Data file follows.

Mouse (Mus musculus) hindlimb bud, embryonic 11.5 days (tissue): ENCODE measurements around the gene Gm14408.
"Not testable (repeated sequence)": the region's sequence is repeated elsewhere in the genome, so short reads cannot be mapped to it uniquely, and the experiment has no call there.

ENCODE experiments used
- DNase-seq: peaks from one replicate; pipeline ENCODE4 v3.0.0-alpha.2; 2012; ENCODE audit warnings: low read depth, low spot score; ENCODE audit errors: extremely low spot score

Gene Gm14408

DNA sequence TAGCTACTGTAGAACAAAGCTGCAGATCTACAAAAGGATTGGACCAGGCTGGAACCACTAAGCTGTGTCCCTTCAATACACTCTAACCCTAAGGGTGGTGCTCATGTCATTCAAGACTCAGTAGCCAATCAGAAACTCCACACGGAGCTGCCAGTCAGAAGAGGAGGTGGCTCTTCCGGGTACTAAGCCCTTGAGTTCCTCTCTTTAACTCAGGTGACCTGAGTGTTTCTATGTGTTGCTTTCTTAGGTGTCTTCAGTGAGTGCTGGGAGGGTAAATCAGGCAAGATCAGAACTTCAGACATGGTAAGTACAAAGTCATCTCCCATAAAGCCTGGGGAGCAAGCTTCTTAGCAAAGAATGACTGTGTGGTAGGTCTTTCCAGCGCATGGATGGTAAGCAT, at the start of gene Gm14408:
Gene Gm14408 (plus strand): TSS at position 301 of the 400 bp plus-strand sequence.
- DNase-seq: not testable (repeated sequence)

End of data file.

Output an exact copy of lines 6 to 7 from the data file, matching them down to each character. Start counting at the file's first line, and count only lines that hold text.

DNA sequence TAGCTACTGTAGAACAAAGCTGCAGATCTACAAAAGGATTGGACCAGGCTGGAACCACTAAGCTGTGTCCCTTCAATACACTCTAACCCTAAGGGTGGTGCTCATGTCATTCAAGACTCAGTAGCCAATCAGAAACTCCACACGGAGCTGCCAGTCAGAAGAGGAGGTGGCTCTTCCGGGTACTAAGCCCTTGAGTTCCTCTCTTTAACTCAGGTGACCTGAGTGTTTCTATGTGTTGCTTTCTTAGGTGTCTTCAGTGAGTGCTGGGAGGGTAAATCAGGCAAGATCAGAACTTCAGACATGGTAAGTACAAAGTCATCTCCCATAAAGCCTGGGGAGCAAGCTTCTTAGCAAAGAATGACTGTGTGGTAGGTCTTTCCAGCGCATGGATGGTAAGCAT, at the start of gene Gm14408:
Gene Gm14408 (plus strand): TSS at position 301 of the 400 bp plus-strand sequence.